ISLAMABAD - The Taliban claimed responsibility for an explosion in Kabul late Monday, just hours after a U.S. negotiator shared with Afghan President Ashraf Ghani “key details” of a deal that would see thousands of American troops leaving Afghanistan.
The blast in the Green Village compound, which houses international organizations and guesthouses, killed at least 16 people and wounded 119 others, said an Afghan government spokesman. Feroz Bashari said police rescued 400 foreign nationals from the complex and transferred them to a safe place.
Earlier, U.S. officials said they had reached a draft framework agreement with the Taliban that will require American troops to vacate five military bases in Afghanistan within 135 days of the signing of the document.
U.S. chief negotiator Zalmay Khalilzad made the comment while speaking to the largest private Afghan television channel TOLOnews. He said that 5,000 troops will withdraw from the bases. Currently, 14,000 U.S. troops are deployed to Afghanistan and there are seven known U.S.-run bases in the country.
“We have reached an agreement in principle but it is not final until the president of the United States approves it,” Khalilzad stressed.
He explained that Washington rented the bases from the Afghan government and violence will significantly reduce in areas from where the American troops withdraw.
In the first stage, Khalilzad added, Kabul and the neighboring Parwan province, where the U.S.-run Bagram military airfield is located, will see a reduction in violence. He said the text of the agreement will not be made public until Trump decides its fate.
Khalilzad said discussions are still under way between U.S. and Taliban negotiators about where and when the peace deal will be signed. He said that if the insurgent group attempted to return to power through military means in the post-peace deal Afghanistan it will be unacceptable and a red line “or the U.S.”
Khalilzad shared details of the deal with Ghani but did not hand him a copy of the document that could bring an end to America’s longest military intervention abroad.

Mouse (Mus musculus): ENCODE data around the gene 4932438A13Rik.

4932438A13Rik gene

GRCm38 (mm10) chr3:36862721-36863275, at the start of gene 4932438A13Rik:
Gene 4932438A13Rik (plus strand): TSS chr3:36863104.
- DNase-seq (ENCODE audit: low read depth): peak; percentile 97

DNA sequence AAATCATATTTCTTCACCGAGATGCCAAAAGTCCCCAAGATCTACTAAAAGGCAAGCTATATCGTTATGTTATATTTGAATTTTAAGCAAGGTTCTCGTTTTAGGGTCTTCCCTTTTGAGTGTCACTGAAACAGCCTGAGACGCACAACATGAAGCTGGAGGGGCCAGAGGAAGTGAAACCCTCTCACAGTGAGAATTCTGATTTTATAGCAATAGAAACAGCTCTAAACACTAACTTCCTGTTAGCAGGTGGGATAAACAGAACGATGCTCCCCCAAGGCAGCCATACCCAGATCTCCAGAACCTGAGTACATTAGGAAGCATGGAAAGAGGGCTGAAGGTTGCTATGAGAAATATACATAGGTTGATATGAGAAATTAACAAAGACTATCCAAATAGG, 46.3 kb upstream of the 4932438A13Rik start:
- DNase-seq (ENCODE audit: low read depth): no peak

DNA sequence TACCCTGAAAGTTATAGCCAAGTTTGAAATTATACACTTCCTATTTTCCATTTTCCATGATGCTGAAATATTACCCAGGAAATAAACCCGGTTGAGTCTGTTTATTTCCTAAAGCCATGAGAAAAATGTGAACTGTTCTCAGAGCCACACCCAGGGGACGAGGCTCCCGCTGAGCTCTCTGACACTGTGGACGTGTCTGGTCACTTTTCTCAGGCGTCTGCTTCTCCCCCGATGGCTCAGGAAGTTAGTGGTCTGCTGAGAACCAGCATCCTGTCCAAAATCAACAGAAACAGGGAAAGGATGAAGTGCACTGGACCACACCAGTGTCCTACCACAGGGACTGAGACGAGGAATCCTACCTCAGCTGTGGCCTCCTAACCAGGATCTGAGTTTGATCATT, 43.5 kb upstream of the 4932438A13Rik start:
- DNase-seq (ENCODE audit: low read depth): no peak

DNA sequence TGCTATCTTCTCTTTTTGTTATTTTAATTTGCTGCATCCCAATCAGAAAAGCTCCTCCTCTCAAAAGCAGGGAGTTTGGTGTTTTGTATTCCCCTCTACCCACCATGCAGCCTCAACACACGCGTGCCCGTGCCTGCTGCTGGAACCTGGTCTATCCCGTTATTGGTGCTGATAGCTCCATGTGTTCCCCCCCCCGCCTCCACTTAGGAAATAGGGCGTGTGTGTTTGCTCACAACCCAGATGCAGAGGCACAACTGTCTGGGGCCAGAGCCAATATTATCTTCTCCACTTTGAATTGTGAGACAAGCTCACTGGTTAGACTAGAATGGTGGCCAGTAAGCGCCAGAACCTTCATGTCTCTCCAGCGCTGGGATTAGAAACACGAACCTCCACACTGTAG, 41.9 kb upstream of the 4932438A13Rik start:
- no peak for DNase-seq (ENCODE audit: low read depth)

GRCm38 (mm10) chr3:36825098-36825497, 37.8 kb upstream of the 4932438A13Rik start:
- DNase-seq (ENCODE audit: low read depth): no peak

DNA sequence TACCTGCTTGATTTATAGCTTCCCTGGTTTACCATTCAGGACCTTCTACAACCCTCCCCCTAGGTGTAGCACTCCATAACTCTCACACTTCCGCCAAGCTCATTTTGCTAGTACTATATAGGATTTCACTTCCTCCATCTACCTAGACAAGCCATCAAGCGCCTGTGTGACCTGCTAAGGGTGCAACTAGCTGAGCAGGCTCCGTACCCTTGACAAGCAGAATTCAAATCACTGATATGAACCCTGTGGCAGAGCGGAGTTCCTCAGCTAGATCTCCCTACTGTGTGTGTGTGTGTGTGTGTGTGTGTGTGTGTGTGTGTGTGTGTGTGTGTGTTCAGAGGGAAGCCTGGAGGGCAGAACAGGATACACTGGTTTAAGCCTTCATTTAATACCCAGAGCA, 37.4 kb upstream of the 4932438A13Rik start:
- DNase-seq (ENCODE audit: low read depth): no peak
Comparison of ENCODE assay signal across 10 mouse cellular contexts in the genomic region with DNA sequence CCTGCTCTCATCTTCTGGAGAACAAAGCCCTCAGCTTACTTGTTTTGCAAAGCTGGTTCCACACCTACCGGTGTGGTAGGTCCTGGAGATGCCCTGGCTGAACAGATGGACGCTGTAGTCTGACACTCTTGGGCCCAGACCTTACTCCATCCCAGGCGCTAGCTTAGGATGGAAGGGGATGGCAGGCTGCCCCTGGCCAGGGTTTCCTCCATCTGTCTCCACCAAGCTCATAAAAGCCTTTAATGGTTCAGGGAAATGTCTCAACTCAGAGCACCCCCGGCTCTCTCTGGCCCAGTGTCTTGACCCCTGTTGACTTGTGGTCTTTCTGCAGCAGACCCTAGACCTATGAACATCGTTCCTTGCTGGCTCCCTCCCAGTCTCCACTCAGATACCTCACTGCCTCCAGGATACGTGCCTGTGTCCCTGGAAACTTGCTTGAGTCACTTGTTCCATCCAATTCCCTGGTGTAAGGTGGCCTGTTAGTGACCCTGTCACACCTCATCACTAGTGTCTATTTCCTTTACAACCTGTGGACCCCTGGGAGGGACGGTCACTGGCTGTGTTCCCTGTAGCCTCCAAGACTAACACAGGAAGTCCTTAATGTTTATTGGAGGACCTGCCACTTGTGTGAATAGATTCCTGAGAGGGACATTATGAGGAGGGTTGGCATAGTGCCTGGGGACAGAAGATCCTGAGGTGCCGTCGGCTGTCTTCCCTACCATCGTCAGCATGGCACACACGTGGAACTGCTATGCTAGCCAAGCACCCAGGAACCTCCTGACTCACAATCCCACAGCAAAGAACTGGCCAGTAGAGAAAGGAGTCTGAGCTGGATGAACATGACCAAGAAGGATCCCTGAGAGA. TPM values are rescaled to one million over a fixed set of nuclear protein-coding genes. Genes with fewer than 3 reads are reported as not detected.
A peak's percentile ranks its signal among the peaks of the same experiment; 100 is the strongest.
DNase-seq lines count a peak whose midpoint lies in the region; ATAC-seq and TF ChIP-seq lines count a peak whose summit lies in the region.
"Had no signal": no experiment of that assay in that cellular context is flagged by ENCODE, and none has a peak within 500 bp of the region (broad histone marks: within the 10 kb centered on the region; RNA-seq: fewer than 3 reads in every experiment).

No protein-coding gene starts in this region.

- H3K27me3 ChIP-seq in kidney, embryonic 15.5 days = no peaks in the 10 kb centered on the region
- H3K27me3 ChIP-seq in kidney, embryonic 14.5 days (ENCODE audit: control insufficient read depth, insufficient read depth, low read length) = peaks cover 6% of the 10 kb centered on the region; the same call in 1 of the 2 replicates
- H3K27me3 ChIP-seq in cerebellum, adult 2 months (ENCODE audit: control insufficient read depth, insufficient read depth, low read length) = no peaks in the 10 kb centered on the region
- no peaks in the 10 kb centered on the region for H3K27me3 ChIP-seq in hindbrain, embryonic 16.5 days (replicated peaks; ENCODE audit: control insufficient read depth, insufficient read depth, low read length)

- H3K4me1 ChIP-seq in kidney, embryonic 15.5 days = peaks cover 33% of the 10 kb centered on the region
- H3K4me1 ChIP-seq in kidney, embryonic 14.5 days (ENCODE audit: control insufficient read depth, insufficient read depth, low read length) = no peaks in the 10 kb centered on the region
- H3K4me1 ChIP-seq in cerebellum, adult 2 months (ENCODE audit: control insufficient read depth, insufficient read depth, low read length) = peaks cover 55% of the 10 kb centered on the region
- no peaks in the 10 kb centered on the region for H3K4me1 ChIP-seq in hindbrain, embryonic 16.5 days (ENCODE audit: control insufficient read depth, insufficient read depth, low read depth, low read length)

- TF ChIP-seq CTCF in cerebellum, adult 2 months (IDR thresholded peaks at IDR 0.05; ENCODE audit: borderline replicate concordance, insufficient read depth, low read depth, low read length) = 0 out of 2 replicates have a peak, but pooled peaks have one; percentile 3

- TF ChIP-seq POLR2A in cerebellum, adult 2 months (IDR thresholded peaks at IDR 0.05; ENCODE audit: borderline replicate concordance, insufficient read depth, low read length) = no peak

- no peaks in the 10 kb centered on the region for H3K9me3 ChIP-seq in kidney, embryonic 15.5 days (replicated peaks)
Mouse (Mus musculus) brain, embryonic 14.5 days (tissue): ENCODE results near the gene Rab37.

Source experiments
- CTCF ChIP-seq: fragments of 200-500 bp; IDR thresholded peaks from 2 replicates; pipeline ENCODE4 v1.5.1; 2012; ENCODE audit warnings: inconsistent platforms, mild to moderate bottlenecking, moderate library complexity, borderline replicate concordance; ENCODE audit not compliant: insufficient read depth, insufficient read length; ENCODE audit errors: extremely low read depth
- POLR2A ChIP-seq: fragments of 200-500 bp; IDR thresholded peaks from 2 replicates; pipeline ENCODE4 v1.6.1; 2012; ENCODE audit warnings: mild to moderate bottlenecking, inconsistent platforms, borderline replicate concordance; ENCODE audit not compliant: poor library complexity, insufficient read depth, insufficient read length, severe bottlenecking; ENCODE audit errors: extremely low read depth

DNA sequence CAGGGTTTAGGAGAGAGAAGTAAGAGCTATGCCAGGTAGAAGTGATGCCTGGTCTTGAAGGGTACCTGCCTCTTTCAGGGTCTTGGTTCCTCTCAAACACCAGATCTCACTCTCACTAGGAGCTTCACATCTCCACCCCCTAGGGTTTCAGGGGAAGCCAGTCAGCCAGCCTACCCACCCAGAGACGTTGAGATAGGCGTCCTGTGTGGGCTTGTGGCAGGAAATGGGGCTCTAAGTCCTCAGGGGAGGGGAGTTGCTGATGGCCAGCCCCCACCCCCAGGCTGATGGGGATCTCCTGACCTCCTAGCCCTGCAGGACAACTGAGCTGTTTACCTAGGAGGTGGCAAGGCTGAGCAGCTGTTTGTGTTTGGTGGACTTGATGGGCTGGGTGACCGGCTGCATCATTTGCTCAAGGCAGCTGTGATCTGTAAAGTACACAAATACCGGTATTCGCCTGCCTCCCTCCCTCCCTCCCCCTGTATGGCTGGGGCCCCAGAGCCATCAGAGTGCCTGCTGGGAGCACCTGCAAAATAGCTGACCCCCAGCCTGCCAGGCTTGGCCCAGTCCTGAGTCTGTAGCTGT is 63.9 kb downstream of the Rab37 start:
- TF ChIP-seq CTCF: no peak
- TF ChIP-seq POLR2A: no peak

“He (Khalilzad) talked about the details of framework of that agreement that is going to be signed anytime in the near future…So, we went through all those details and the president had a look at the details,” presidential spokesman Sediq Sediqqi told reporters in Kabul.
He refused to go into specifics of the agreement, saying the Afghan government will study the details to formulate its observations and share them with Khalilzad’s team.
“So, it will take a couple of days probably that we will get back to them and we will give them our observation,” Sediqqi said.
The spokesman insisted the U.S.-led peace effort would eventually lead to a cessation of Taliban hostilities and direct peace talks between the Afghan government and the insurgent group.
There was no immediate reaction from the Taliban to Sediqqi's assertions. The insurgents have persistently refused to engage in any talks with the Ghani government, dismissing it as an illegitimate entity and an American puppet.
Khalilzad announced Sunday via Twitter he had concluded the ninth round of peace talks in Qatar with the Taliban and was leaving for Kabul to brief Afghan leaders on his discussions with the insurgents.
Taliban political spokesman Suhail Shaheen also tweeted Sunday that the ninth round of talks with U.S. interlocutors ended successfully. “I assure our believing Mujahid nation that we are on the verge of ending occupation & peaceful resolution for Afghanistan,” Shaheen said.
U.S. President Donald Trump said in a television interview last Thursday that U.S. troops would be initially reduced to 8,600, and "then we make a determination from there as to what happens.”
Trump reportedly wants to pull out all U.S. forces from Afghanistan by the end of next year, allowing him to claim a foreign policy victory as he campaigns for re-election. The U.S. presidential election takes place in November 2020.
Washington maintains that the withdrawal would be “conditions-based” and stop if the Taliban reneged on the agreement.
In return for the U.S. military drawdown, the Taliban would renounce ties with al-Qaida and guarantee that Afghanistan would not be used to plot terrorist attacks against the United States or its allies.
U.S. officials have said the Taliban will also be required to open talks with a wide-ranging delegation representing all sections of Afghan society, including government officials.
In the midst of the peace negotiations, the Taliban have continued to launch major attacks and unsuccessfully tried to capture two key northern Afghan cities, Kunduz and Pul-e-Khumri, over the past several days.
The fighting and bomb attacks elsewhere in Afghanistan on Saturday and Sunday have reportedly killed around 200 people, including combatants and civilians.